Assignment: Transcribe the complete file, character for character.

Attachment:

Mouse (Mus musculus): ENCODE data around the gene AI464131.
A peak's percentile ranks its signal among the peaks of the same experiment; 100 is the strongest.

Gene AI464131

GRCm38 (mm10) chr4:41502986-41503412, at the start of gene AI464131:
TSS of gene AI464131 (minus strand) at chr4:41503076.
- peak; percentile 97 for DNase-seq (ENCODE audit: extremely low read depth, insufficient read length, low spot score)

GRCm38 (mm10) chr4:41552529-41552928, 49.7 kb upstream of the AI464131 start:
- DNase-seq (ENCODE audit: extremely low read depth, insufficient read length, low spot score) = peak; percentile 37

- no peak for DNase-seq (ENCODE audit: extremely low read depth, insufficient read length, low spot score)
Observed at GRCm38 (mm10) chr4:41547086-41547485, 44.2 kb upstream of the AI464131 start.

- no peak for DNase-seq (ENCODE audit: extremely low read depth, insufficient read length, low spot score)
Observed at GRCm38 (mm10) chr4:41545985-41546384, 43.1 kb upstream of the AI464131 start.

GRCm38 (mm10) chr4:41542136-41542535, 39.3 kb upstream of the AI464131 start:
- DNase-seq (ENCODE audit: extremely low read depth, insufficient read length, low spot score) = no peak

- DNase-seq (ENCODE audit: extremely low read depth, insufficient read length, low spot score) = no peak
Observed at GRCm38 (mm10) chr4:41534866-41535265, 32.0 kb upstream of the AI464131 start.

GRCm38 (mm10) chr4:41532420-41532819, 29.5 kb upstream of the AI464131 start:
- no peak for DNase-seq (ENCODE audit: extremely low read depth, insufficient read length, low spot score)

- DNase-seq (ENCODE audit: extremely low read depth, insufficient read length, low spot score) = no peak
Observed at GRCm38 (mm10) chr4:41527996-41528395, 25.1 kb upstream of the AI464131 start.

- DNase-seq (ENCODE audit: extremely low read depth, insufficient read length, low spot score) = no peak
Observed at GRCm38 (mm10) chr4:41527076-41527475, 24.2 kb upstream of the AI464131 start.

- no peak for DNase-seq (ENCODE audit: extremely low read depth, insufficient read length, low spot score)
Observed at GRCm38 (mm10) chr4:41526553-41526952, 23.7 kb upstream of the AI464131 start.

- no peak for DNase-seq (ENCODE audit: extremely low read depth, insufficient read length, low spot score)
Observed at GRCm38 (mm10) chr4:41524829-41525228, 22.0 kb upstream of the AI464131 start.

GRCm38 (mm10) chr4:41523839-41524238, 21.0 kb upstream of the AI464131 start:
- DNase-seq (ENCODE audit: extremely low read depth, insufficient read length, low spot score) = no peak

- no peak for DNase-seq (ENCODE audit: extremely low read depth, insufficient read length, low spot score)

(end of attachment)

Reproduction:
Mouse (Mus musculus): ENCODE data around the gene AI464131.
A peak's percentile ranks its signal among the peaks of the same experiment; 100 is the strongest.

Gene AI464131

GRCm38 (mm10) chr4:41502986-41503412, at the start of gene AI464131:
TSS of gene AI464131 (minus strand) at chr4:41503076.
- peak; percentile 97 for DNase-seq (ENCODE audit: extremely low read depth, insufficient read length, low spot score)

GRCm38 (mm10) chr4:41552529-41552928, 49.7 kb upstream of the AI464131 start:
- DNase-seq (ENCODE audit: extremely low read depth, insufficient read length, low spot score) = peak; percentile 37

- no peak for DNase-seq (ENCODE audit: extremely low read depth, insufficient read length, low spot score)
Observed at GRCm38 (mm10) chr4:41547086-41547485, 44.2 kb upstream of the AI464131 start.

- no peak for DNase-seq (ENCODE audit: extremely low read depth, insufficient read length, low spot score)
Observed at GRCm38 (mm10) chr4:41545985-41546384, 43.1 kb upstream of the AI464131 start.

GRCm38 (mm10) chr4:41542136-41542535, 39.3 kb upstream of the AI464131 start:
- DNase-seq (ENCODE audit: extremely low read depth, insufficient read length, low spot score) = no peak

- DNase-seq (ENCODE audit: extremely low read depth, insufficient read length, low spot score) = no peak
Observed at GRCm38 (mm10) chr4:41534866-41535265, 32.0 kb upstream of the AI464131 start.

GRCm38 (mm10) chr4:41532420-41532819, 29.5 kb upstream of the AI464131 start:
- no peak for DNase-seq (ENCODE audit: extremely low read depth, insufficient read length, low spot score)

- DNase-seq (ENCODE audit: extremely low read depth, insufficient read length, low spot score) = no peak
Observed at GRCm38 (mm10) chr4:41527996-41528395, 25.1 kb upstream of the AI464131 start.

- DNase-seq (ENCODE audit: extremely low read depth, insufficient read length, low spot score) = no peak
Observed at GRCm38 (mm10) chr4:41527076-41527475, 24.2 kb upstream of the AI464131 start.

- no peak for DNase-seq (ENCODE audit: extremely low read depth, insufficient read length, low spot score)
Observed at GRCm38 (mm10) chr4:41526553-41526952, 23.7 kb upstream of the AI464131 start.

- no peak for DNase-seq (ENCODE audit: extremely low read depth, insufficient read length, low spot score)
Observed at GRCm38 (mm10) chr4:41524829-41525228, 22.0 kb upstream of the AI464131 start.

GRCm38 (mm10) chr4:41523839-41524238, 21.0 kb upstream of the AI464131 start:
- DNase-seq (ENCODE audit: extremely low read depth, insufficient read length, low spot score) = no peak

- no peak for DNase-seq (ENCODE audit: extremely low read depth, insufficient read length, low spot score)